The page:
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The effects of observational fear learning on children’s heart rate responses and attentional bias for animals

Askew, C, Reynolds, G and Field, AP (2014) The effects of observational fear learning on children’s heart rate responses and attentional bias for animals In: 44th Congress of the European Association of Behavioural and Cognitive Therapies, 2014-09-10 - 2014-09-13, Den Haag, Netherlands.

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Past research with children has indicated that vicarious fear learning leads to changes in two of Lang's (1968) three anxiety response systems: language behaviour (subjective report) and overt behaviour (avoidance). The current study utilised Askew & Field's (2007) vicarious learning paradigm to investigate whether the third response system, physiological changes, is also affected. Evidence with clinically anxious children suggests that anxiety is associated with faster detection of threatening stimuli. However, it is unclear how these biases develop. Therefore, the current study also investigated whether attentional bias is created during vicarious learning. Forty-four children (aged 7 - 9 years) saw pictures of three unfamiliar animals (the quoll, quokka and cuscus) together with emotional faces. One animal was always presented with pictures of scared faces (scared-paired), one with happy faces (happy-paired), and a third with no faces (unpaired control) in a within-subject design. Measures of children's fear beliefs, avoidance preferences, behavioural avoidance, heart rate and attentional bias for the animals were taken. Increases in children's fear beliefs and avoidance preferences for animals were found following learning, and were still present 1 week and 1 month later. This supports previous research showing vicarious learning can lead to persistent changes in two of Lang's anxiety response systems: subjective report and avoidance. Results also indicated increases in children's heart rate for scared-paired animals compared to control animals, demonstrating for the first time effects of vicarious learning on Lang's third response system: physiological responses. Finally, children also showed attentional bias for scared-paired animals in a visual search task. Thus the findings suggest vicarious/observational learning is a viable pathway to the acquisition of a range of observable fear responses to stimuli, and have implications for our understanding of fears that develop in this way.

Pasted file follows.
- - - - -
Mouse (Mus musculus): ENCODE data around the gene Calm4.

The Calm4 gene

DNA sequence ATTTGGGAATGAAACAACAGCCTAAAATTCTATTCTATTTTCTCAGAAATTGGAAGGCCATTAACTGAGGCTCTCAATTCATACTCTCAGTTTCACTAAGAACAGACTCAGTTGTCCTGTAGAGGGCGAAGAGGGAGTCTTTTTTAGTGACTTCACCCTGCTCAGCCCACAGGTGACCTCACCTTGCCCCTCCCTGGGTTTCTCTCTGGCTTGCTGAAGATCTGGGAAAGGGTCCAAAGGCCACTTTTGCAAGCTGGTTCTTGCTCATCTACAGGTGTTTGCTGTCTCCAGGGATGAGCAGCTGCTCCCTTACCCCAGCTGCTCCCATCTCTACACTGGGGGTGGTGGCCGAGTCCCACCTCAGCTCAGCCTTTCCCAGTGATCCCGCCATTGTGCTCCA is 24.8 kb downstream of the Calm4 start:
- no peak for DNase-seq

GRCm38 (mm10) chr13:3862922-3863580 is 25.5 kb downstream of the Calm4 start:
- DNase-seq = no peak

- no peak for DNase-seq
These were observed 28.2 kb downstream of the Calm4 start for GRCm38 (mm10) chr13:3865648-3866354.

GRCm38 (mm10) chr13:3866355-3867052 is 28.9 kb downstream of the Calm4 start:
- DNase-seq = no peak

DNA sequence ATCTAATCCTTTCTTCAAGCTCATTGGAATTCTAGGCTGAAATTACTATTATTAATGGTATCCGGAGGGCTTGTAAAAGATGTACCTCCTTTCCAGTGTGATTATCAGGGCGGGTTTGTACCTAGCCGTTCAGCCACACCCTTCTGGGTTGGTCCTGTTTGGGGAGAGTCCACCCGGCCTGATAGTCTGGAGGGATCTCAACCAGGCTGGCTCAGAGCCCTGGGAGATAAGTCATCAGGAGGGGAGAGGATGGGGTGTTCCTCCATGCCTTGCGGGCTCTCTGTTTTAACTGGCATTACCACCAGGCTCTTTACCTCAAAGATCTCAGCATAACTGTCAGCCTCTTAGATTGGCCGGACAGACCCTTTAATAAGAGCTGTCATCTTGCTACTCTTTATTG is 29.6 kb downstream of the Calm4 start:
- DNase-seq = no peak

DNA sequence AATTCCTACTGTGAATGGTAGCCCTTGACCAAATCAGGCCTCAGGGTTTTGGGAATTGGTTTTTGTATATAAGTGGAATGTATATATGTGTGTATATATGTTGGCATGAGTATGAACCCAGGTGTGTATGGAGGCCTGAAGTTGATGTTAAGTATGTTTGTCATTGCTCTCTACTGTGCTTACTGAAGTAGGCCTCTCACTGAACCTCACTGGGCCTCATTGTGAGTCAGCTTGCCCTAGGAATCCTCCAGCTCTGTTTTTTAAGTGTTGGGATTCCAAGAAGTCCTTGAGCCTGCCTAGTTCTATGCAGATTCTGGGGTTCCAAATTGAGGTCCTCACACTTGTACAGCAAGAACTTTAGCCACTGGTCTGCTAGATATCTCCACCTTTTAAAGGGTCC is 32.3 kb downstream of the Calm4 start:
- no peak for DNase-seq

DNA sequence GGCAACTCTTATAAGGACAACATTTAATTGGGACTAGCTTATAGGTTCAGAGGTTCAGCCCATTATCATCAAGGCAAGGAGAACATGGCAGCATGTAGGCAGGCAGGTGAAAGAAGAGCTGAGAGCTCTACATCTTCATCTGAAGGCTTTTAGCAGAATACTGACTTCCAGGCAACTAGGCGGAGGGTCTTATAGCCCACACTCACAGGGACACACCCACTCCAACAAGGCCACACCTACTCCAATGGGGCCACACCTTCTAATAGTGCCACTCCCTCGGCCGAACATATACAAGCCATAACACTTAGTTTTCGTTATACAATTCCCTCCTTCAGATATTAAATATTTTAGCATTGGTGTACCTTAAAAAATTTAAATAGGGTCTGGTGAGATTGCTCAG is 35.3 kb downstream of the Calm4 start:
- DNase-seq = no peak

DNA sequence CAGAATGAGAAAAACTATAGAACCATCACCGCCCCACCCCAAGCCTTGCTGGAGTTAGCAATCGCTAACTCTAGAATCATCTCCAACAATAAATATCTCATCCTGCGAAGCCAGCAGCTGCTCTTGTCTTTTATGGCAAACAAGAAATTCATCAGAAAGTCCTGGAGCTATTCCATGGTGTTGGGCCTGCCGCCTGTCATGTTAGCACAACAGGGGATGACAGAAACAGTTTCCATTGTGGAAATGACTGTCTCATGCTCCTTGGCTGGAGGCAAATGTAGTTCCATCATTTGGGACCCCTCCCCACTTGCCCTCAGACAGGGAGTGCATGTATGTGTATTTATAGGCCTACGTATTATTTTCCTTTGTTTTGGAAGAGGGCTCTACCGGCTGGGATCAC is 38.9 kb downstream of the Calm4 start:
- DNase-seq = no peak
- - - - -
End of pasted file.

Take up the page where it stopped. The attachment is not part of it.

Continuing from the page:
Item Type: Conference or Workshop Item (Conference Paper)
Subjects : Psychology
Divisions : Surrey research (other units)
Authors : Askew, C, Reynolds, G and Field, AP
Date : 12 September 2014
Depositing User : Symplectic Elements
Date Deposited : 28 Mar 2017 15:54
Last Modified : 23 Jan 2020 13:19

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